Next, consider how long ago your surgery took place. Nerves can regenerate slowly over time. So, the more years that have passed since the surgery, the better chances you have for necessary nerve response, even if important nerves were severed. If you can feel both touch and temperature on your areola and nipple you are more likely to have the intact nerve pathways necessary for a normal milk ejection reflex.
Milk ducts, the supply lines of the breast, can regenerate too, and they do it fastest in response to pregnancy and breastfeeding. Many moms who had partial supplies with their first babies may find that they get progressively more milk with each subsequent baby, sometimes even a full supply.
There’s really no way to know exactly how breast surgery has affected your milk-making capacity until baby is born and your breasts get a chance to start doing their job. It’s important to remember that there is great value in any amount of milk you are able to provide for your baby. Babies can receive some immune protection and nutritional benefit from even small amounts of their mother’s’ milk. The benefits of the milk itself aside, breastfeeding is much more than just another way to get food into a baby. It’s also about a physical and emotional connection between mother and child. It is definitely worth working for, and any mother who chooses to should be supported in her goal.
So, what can you do to prepare yourself for breastfeeding after breast surgery? Here’s my advice:
- Learn as much as you can about normal breastfeeding, especially how to position your baby effectively to get a deep, comfortable latch, and the signs of good milk intake. Lactation Link’s Breastfeeding Basics course is a fantastic option for moms anywhere in the world. It’s more comprehensive and easy to understand than your typical local hospital breastfeeding course, and you can re-watch it as many times as you need.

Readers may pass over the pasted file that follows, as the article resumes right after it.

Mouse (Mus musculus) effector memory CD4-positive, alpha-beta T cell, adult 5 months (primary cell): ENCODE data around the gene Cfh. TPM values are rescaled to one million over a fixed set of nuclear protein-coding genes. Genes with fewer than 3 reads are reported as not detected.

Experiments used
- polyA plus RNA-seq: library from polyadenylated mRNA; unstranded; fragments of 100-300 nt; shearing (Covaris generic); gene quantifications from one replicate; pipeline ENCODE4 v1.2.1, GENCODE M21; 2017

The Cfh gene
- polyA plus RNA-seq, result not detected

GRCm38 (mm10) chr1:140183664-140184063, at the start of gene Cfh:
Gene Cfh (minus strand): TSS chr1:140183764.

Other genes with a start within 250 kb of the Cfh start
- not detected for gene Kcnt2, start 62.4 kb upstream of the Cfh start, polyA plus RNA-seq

- Consider scheduling a prenatal e-consult with one of Lactation Link’s International Board Certified Lactation Consultants to go over your health and surgery history and work together to create a plan to monitor and protect baby’s growth and maximize your milk supply. Learn more here.
- Choose healthcare providers for both yourself and your baby who are knowledgeable about breastfeeding, not just tolerant of it. Ask around for referrals and interview a few to find providers that will be a good fit for your family. This post, How to Choose a Healthcare Provider for Your Baby, is a great place to get some tips on this as well.
- Learn about at-breast supplementation. There are special supplementing devices that consist of bottles with long thin tubes that baby can latch onto along with your nipple so that he or she can be supplemented while breastfeeding if more milk is needed than you are able to produce. Think of it as an external, bonus milk duct system. These devices can be a fantastic way to preserve the benefits of the breastfeeding relationship while ensuring that your baby is receiving the nutrition he or she needs to grow well. Some mothers really love them, and others…not so much. There definitely seems to be a learning curve for using at-breast supplementers. While they can be helpful, they aren’t the only option for supplementation. Lactation Link IBCLCs can help you find the best solution for supplementation through an in-person consultation or online eConsult.